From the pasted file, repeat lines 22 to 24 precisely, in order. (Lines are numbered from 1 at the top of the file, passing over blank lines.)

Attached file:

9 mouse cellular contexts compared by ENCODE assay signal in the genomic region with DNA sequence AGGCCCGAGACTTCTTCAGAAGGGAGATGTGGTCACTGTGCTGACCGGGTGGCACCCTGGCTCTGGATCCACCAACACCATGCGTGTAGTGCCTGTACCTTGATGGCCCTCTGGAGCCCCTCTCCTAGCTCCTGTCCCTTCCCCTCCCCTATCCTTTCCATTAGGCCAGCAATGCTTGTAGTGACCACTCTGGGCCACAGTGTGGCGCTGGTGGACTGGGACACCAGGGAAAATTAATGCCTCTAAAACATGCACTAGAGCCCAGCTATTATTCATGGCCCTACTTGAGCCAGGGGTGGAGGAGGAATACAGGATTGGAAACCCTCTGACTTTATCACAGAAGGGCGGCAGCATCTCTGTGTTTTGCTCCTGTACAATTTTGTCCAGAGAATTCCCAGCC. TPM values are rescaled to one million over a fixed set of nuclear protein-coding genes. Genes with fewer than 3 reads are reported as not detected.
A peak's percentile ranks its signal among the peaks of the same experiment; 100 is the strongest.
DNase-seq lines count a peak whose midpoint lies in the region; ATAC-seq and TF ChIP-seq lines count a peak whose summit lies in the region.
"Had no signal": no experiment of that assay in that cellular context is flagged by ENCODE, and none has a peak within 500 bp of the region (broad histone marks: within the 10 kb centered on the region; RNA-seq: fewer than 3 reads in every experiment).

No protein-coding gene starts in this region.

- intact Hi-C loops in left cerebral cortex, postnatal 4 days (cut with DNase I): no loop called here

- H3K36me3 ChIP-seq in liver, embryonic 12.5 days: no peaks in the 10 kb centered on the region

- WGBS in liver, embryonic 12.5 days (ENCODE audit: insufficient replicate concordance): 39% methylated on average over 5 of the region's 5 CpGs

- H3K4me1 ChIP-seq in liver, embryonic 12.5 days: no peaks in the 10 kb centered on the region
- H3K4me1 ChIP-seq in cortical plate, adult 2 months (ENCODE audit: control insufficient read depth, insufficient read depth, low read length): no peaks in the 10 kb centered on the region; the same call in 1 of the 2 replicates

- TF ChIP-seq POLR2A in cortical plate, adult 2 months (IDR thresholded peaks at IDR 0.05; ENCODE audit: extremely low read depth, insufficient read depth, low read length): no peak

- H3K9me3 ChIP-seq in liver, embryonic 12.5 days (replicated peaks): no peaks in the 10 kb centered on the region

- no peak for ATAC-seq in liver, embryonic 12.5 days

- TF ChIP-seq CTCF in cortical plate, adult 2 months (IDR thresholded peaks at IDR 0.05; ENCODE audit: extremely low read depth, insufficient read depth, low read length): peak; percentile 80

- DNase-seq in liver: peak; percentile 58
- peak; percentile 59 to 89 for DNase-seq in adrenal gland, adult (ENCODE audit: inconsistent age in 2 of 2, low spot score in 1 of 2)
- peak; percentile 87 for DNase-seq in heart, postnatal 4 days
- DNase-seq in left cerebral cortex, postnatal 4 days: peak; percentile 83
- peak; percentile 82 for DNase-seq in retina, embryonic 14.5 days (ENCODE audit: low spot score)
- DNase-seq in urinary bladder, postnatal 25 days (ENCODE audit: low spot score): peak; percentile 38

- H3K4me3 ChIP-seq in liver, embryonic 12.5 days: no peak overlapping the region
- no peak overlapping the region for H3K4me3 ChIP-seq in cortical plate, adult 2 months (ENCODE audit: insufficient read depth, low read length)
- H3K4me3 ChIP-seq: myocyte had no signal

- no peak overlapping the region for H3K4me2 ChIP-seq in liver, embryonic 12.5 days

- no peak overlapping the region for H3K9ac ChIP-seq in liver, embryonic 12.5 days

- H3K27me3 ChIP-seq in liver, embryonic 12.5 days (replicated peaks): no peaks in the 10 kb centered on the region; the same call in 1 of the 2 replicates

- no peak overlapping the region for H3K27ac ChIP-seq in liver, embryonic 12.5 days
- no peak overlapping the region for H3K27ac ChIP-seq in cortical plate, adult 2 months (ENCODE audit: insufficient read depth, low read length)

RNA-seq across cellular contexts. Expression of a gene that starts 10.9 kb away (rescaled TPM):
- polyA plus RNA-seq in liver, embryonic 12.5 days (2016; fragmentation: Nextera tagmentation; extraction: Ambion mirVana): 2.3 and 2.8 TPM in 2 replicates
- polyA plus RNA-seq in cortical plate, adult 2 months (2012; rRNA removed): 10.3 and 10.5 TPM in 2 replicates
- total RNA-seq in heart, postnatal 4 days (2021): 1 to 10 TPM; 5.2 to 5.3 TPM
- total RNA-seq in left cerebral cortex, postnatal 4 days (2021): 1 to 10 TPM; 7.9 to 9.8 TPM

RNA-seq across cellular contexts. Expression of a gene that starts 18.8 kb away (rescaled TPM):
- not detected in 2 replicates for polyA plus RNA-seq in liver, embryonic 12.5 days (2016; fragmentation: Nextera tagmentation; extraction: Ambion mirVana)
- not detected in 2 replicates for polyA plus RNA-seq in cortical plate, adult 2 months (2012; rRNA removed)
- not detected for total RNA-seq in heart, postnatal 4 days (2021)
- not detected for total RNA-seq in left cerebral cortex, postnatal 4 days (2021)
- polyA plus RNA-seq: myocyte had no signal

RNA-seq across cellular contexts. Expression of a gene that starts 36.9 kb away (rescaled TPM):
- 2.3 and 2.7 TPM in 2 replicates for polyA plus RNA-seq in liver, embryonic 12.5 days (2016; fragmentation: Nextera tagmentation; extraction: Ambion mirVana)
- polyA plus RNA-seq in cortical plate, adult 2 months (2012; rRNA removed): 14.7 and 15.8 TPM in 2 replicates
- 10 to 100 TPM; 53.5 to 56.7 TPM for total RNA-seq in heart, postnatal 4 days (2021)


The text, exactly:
- no peak overlapping the region for H3K4me3 ChIP-seq in cortical plate, adult 2 months (ENCODE audit: insufficient read depth, low read length)
- H3K4me3 ChIP-seq: myocyte had no signal

- no peak overlapping the region for H3K4me2 ChIP-seq in liver, embryonic 12.5 days